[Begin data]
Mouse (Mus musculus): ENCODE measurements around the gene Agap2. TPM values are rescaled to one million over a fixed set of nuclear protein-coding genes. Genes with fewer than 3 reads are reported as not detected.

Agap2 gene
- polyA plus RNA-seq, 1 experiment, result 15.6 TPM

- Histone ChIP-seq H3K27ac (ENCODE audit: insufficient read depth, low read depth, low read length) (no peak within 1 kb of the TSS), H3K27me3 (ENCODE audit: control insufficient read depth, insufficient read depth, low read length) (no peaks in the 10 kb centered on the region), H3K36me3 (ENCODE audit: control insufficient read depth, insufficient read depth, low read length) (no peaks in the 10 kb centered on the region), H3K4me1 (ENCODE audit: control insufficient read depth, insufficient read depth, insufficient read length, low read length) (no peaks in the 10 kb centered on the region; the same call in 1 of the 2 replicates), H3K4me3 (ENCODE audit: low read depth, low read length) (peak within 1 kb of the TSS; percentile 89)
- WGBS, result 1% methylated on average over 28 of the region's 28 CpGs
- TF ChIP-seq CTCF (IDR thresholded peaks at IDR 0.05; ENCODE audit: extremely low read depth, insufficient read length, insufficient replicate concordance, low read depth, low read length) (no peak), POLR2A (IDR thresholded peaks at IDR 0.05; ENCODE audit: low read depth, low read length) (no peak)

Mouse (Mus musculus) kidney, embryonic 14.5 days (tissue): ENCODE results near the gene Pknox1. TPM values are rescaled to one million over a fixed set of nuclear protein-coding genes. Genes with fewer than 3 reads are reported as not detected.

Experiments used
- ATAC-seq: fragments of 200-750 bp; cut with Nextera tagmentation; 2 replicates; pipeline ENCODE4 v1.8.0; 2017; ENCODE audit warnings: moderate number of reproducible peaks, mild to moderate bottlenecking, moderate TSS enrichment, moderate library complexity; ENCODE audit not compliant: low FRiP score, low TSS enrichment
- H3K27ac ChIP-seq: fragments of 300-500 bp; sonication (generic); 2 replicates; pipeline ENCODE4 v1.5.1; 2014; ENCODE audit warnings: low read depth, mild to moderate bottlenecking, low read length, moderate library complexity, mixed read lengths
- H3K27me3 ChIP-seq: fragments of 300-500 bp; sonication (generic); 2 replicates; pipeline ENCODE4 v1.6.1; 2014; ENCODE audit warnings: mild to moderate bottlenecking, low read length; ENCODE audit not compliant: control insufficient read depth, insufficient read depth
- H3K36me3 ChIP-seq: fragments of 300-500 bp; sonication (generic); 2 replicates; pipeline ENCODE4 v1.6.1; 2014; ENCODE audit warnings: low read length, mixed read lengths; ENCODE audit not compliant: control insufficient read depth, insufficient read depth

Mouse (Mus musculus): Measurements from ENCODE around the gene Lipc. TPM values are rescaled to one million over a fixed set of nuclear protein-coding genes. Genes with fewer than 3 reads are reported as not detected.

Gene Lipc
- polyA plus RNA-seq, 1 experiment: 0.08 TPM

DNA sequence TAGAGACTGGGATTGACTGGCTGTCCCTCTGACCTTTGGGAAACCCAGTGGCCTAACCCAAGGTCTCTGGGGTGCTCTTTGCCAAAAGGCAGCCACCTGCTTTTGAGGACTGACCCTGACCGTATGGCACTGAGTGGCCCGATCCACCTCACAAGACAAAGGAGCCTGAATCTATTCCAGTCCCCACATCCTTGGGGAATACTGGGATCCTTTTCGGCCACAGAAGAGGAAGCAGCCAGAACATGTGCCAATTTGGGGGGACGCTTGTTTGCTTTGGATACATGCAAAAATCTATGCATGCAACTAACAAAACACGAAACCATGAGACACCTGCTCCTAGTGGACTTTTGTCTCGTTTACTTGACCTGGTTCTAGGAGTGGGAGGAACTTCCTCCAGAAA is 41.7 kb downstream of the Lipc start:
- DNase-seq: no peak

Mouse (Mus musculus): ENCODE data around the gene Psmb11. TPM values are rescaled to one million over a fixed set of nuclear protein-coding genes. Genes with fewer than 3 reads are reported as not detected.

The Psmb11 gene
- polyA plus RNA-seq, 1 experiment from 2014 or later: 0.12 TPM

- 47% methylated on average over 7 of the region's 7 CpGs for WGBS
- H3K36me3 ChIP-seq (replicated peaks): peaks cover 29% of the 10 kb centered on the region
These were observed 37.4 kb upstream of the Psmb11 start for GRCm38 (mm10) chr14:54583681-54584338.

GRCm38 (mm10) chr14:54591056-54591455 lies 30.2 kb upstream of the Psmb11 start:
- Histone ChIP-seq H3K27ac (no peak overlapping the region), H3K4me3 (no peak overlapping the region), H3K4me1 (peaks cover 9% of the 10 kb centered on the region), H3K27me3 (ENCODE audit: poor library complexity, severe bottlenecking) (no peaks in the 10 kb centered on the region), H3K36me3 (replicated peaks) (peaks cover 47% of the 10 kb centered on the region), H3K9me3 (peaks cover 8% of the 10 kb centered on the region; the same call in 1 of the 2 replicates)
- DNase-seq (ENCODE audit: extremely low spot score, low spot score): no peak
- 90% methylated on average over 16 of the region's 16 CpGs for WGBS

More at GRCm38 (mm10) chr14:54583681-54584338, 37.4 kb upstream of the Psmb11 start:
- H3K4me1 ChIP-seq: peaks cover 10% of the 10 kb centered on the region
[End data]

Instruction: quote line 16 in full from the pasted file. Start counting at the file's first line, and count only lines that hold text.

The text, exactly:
DNA sequence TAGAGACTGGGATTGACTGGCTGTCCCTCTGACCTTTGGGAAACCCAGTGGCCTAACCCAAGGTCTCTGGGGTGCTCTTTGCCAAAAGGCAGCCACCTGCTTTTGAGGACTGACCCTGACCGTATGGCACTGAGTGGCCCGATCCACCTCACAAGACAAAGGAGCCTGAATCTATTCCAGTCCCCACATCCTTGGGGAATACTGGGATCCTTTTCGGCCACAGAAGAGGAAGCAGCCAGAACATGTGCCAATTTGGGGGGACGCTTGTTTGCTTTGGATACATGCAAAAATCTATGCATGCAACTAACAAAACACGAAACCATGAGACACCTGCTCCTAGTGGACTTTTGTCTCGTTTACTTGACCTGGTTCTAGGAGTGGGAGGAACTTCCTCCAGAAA is 41.7 kb downstream of the Lipc start: